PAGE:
How to cook Singapore Popiah
Popiah is a fresh spring roll common in Singapore, Malaysia and Taiwan.
A popiah “skin” is a thin paper-like crepe or pancake made from wheat flour (rice flour is sometimes used) which is covered with a sweet sauce, often hoisin sauce, and optionally with hot chilli sauce before it is filled. The filling is mainly finely grated and steamed or stir-fried jicama (known locally as bangkuang), which has been cooked with a combination of other ingredients such as bean sprouts, French beans, and lettuce leaves, depending on the individual vendor, along with grated carrots, slices of Chinese sausage, thinly sliced fried tofu, chopped peanuts or peanut powder and shredded omelette. Some hawkers, especially in non-halal settings, will add fried pork lard. As a fresh spring roll, the popiah skin itself is not fried.
In Singapore there are “popiah parties,” where the ingredients are laid out and guests make their own popiah with proportions of ingredients to their own personal liking. Careful attention has to be paid to each element of Singapore Popiah dish. Below is the recipe which you can try at home.
Similar foods in other cuisines include the Filipino variant referred to as Lumpiang Sariwa.
Singapore Popiah Ingredients:
- 2 tablespoons crushed chilli flakes or 6-8 red finger-length chillies,deseeded and ground
- 8 cloves garlic, crushed with a little salt
- 4 tablespoons Tim Cheong or Kecup manis
- 6 large lettuce leaves
- 1 small cucumber, peeled and finely shredded
- 100 g (2 cups) beansprouts
- 1 cake tau kwa (pressed tofu) 100g(3 1/3 oz), deep-fried until golden, diced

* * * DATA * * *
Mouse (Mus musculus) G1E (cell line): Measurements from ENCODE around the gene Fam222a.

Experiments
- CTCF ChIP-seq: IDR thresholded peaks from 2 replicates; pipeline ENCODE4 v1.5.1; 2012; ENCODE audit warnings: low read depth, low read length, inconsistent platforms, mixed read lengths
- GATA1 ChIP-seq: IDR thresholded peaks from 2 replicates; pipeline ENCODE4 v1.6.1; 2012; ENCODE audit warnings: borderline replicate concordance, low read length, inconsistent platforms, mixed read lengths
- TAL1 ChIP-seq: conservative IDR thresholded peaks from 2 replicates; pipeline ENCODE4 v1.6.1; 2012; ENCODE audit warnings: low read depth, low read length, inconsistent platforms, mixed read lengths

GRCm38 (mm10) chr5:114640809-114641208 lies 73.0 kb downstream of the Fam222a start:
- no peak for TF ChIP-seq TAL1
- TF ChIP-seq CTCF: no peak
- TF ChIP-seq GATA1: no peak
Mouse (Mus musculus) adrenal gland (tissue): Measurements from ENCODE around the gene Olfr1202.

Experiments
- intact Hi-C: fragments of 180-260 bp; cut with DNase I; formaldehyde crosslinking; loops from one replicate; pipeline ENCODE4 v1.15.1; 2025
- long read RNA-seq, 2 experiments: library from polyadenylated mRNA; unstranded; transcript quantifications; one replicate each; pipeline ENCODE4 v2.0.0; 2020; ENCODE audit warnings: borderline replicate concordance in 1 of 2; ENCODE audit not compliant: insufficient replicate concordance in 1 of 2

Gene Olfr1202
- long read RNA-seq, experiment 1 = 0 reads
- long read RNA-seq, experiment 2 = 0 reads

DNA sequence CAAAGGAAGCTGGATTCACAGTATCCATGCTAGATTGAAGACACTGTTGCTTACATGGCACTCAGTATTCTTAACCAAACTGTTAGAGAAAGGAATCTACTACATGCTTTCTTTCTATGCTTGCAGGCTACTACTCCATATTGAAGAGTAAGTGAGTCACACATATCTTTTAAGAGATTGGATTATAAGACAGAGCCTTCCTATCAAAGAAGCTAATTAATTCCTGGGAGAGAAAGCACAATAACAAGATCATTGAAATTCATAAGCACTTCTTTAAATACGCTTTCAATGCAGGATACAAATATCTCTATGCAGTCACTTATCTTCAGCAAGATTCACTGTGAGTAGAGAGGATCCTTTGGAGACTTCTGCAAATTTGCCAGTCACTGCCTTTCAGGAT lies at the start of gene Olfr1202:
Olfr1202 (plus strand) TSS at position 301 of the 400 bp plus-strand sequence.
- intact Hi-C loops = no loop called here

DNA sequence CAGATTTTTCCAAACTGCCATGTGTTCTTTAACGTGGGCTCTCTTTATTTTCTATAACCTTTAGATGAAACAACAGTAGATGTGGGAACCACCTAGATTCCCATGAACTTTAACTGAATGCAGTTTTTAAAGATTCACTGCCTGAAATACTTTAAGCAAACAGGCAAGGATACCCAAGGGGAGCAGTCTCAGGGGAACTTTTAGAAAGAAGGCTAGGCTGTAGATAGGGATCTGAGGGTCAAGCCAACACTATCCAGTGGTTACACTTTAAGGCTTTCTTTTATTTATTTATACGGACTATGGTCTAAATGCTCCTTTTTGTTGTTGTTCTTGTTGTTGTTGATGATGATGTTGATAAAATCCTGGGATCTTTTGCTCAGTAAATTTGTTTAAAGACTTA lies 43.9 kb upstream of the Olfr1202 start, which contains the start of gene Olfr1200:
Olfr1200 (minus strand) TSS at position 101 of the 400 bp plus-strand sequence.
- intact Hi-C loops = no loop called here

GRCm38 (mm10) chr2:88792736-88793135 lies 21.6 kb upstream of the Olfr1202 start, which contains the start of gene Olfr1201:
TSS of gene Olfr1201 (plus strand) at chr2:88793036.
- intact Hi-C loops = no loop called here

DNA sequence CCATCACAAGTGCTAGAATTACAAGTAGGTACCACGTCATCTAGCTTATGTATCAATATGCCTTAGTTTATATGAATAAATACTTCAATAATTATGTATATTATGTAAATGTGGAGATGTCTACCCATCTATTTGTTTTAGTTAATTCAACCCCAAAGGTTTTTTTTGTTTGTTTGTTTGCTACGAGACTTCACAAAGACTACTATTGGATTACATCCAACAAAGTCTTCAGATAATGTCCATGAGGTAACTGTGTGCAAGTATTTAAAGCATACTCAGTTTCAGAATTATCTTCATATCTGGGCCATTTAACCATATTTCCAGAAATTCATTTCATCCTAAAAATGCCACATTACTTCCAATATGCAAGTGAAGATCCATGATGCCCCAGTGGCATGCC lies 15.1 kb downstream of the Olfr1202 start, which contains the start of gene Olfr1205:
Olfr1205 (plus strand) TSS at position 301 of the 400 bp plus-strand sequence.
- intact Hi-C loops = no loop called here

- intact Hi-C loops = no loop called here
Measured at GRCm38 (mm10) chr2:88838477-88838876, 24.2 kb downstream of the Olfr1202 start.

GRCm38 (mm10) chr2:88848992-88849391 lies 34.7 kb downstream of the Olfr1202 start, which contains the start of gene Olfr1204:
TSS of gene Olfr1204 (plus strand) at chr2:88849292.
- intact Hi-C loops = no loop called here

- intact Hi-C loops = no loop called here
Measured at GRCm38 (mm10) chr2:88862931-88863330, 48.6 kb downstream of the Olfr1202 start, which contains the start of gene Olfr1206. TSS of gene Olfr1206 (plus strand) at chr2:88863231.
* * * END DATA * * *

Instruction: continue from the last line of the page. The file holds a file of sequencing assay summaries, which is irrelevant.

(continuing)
- 2 hard-boiled eggs, peeled and chopped
- 2 lap cheong, simmered 3 minutes, thinly sliced
- 1 1/2 tablespoons oil
- 1 small onion, halved, thinly sliced across
- 2 cloves garlic, minced
- 4 teaspoons tau cheo (salted soy beans)
- lightly smashed 100 g (3 1/3 oz) pork loin,
- very thinly sliced 100 g (3 1/3 oz) prawns, peeled, heads removed
- 250 g (8 oz) boiled or canned bamboo shoot, finely shredded
- 1 bangkuang, (300g / 10 oz), finely shredded
- 1 tablespoon soy sauce
- 1/4 teaspoon ground pepper
- 125 g (1 cup) plain flour
- 1/2 teaspoon salt
- 300 ml (1 1/4 cups) water
- 5 eggs, lightly beaten
- 2 teaspoons oil
Note: Tim cheong, or sweet black Chinese sauce, is a fragrant sweet sauce used in many marinades and sauces; substitute kecup manis, a sweet soy sauce.
Singapore Popiah Cooking Instructions:
- To make the Wrappers, place the flour, salt and water in a bowl and mix to form a smooth batter.
- Then add the eggs and mix well. Heat a 20-cm (8-in) skillet, add 1/2 teaspoon of the oil to grease the skillet. Add 1/2 cup (125 ml) of the batter and swirl the skillet to spread the batter in a thin layer.
- Cook over moderate heat until the batter sets, about 30 seconds. Flip the batter and cook on the other side for a few seconds. Remove from the skillet, place on a serving plate and cover with a damp cloth. Repeat to make 10 Wrappers.
- Heat the oil for the Filling in a wok or saucepan. Stir-fry the onion and garlic over low to moderate heat until soft, about 2 minutes. Add the tau cheo and stir-fry 1 minute. Increase the heat, add the pork and stir-fry until it changes colour, about 1 minute. Add the prawns and stir-fry 1 minute, then add the bamboo shoots, bangkuang, soy sauce and pepper.
- Stir the mixture and bring to a boil. Then reduce the heat, cover and simmer for 30 minutes, until cooked through. Add 1 tablespoon of water if needed. Transfer the cooked mixture to a bowl and allow to cool.
- To serve, transfer the Filling and Wrappers to the dining table. Place the chilli, garlic and sweet black sauce in small sauce bowls on the table. Arrange the lettuce leaves, cucumber, bean sprouts, tau kwa, boiled eggs and lap cheong on a large plate.
- Smear one side of a Wrapper with chilli sauce, garlic paste and sweet black sauce.
- Add half a lettuce leaf, some of the Filling, cucumber, bean sprouts, tau kwa, egg and lap cheong. Tuck in the sides of the Wrapper and roll it up. The Popiah can be sliced into 3-4 pieces if preferred.
- Repeat to make the rest of the Popiah.
Singapore Popiah Recipe (Fresh Spring Rolls),
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